September 17, 2019
Randy Jarman has joined East Carolina Aquatics as head site coach for Carteret County and regional director for Carteret and Onslow counties in 2019-20.
Jarman has more than 20 years coaching experience at the collegiate, club and high school level, including a combined 15 years at the Division 1 level at Radford University, East Carolina University and the University of North Carolina at Chapel Hill. He coached at Shelby High School and, in addition to ECA, has club coaching experience with the Douglas County Stingrays in Georgia and the North Carolina Aquatic Club in Chapel Hill.
In addition to coaching with ECA, Jarman works at Arthritis and Rehab Medicine in Morehead City. Jarman graduated from East Carolina University, earning a bachelor’s degree in psychology in 1997 and a master’s degree in sociology in 2000.
We recently caught up with Coach Randy, who answered the questions below:
Goals this year for team. To continue and promote the development of young people seeking personal excellence. It sounds cliché but it’s true. Kids are great! They remind you of all the earlier stages in life you rushed through…to trip them up and slow them down long enough to think is fun.
Thoughts on returning to ECA I was a part of ECA when it was still GSC (Greenville Swim Club). I grew up racing kids on this team and then in college I trained with the senior group to stay in shape. My nickname was Randaddy (short for Granddaddy) because I was old…25 years old (haha). These are part of my roots and I’m glad to be a part of it again.
How long have you been coaching? How did you get into coaching? The profession has kind of pursued me. After flunking out of NC State my freshman year I returned home to Kinston to find a “coachless“ team. I accepted the position at age 19 and fell in love with the profession. At age 25, I was accepted into ECU with a goal of finishing my degree. Shortly after that Coach Kobe asked me to help out with the college team. At that point I was convinced I wanted to coach seriously.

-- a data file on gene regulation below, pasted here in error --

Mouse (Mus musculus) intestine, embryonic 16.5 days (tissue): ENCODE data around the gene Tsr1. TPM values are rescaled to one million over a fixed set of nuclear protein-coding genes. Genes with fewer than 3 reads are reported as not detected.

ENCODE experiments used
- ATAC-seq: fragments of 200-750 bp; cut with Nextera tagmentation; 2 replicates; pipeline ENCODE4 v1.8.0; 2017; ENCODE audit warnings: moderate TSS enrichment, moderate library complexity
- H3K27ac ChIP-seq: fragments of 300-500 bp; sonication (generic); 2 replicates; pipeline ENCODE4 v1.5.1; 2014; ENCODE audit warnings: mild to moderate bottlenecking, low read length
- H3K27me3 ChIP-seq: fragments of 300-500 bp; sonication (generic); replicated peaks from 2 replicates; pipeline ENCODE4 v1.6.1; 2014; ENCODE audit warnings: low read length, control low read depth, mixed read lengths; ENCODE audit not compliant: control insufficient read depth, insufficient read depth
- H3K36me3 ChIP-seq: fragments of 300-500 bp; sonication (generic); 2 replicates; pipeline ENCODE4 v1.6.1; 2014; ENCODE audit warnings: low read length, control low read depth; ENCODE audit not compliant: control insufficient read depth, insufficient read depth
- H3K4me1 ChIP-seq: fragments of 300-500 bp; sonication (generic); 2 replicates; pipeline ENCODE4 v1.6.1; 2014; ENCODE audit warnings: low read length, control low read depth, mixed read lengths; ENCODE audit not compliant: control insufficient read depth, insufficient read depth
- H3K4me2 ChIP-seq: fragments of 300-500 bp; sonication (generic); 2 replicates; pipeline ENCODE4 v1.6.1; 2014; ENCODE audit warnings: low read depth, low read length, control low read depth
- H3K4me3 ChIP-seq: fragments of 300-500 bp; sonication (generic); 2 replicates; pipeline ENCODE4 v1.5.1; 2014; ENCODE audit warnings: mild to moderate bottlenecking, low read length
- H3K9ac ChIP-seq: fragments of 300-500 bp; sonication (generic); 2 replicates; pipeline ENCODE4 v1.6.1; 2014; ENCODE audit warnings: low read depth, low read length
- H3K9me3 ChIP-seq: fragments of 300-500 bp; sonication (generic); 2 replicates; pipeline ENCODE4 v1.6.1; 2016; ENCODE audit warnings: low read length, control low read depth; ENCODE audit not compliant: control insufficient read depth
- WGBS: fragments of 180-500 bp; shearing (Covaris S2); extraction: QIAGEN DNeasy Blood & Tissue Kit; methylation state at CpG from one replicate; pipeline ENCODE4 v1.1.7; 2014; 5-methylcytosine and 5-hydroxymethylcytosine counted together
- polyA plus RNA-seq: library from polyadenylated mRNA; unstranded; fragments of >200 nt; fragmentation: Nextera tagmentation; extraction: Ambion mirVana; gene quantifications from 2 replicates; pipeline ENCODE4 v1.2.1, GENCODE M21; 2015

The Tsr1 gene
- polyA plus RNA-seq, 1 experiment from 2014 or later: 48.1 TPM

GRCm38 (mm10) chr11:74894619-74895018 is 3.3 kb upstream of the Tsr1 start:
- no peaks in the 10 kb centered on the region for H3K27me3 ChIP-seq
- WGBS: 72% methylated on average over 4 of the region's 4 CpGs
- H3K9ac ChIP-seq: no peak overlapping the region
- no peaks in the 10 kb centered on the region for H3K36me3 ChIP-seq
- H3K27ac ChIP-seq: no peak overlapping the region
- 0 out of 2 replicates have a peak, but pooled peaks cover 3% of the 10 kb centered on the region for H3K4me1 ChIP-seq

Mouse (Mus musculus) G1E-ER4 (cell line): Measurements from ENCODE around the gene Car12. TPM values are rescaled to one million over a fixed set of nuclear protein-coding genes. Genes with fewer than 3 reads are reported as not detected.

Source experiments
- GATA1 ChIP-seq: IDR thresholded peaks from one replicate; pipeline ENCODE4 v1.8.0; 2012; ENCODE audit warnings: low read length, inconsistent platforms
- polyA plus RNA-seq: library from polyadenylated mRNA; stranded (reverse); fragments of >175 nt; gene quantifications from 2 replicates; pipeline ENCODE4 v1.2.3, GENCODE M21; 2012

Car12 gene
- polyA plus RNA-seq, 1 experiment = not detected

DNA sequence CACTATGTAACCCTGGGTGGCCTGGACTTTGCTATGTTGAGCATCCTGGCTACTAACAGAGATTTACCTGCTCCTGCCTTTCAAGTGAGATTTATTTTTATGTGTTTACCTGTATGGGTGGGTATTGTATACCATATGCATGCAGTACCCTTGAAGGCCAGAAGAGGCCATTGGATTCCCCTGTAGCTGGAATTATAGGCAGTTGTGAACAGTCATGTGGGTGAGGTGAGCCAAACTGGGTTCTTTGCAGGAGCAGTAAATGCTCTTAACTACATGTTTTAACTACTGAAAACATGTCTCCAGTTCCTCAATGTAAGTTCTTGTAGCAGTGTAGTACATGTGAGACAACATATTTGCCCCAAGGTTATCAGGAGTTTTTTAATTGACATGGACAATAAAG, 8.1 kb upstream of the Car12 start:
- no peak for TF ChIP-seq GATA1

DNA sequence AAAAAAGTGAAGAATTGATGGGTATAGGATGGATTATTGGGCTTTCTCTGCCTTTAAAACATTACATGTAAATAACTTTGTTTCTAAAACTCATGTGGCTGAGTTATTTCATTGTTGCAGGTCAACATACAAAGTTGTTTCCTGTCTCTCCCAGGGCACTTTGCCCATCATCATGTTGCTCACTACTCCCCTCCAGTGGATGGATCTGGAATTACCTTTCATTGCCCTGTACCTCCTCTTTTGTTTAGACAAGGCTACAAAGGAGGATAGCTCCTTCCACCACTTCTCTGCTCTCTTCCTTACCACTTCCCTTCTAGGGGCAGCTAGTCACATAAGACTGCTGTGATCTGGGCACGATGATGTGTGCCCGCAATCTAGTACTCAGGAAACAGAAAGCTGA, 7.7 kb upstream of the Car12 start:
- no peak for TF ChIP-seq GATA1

Greatest reward from coaching? As a young kid, I almost died because of asthma. My pediatrician told my mother to get me involved in swimming. As a coach now I am always offering advice, demanding excellence, and reminding the kids to only practice good habits. Unless you are a complete hypocrite, at some point in time you have to heed your own words. I would say my greatest rewards are that swimming saved my life and continues teaching me life.
Who is your coaching role model? A former pastor was the first person that came to my mind. He had a profound effect on my life. He always listened to me and gave me a perspective that was very different from my small world view. Other than that, I have tremendous respect for many coaches but I guess Coach K from Duke is a pretty good role model to follow.
I have been blessed with many friends…true friends I know I can count on. We spend a lot of time riding bikes, boating and helping one another with yard work and such. This is my favorite place that I have ever lived. I just love being outside and playing! My adulthood is not completely different from my childhood and that makes me a very lucky person.
What is your day job? I have felt a pull for the past 7 years to understand more about addiction and how to help serve others in recovery. That has been a real eye opener in many regards. It has taught me that we ALL have addictions (some are more socially acceptable than others) and we all need to have someone actively listen to us without waiting to speak or answer. Addiction and recovery can be very nasty, it can be depressing, and it is an everyday struggle for the addict. But most importantly, it makes me want to start at the beginning of the spectrum and teach kids to set positive goals before getting sidetracked with unhealthy addiction. As Fredrick Douglass said, “It’s easier to build strong children than it is to fix broken adults.”
I am a Christ follower first and foremost! I have seen the full realm of human characteristics and evil is everywhere. I realize that in the right circumstances and conditions I can exhibit the ugliest of these characteristics, so my reliance on Christ is critical. To those who read this and are not Christians I would like to make a distinction about a misconception. Christians aren’t perfect…they are just forgiven!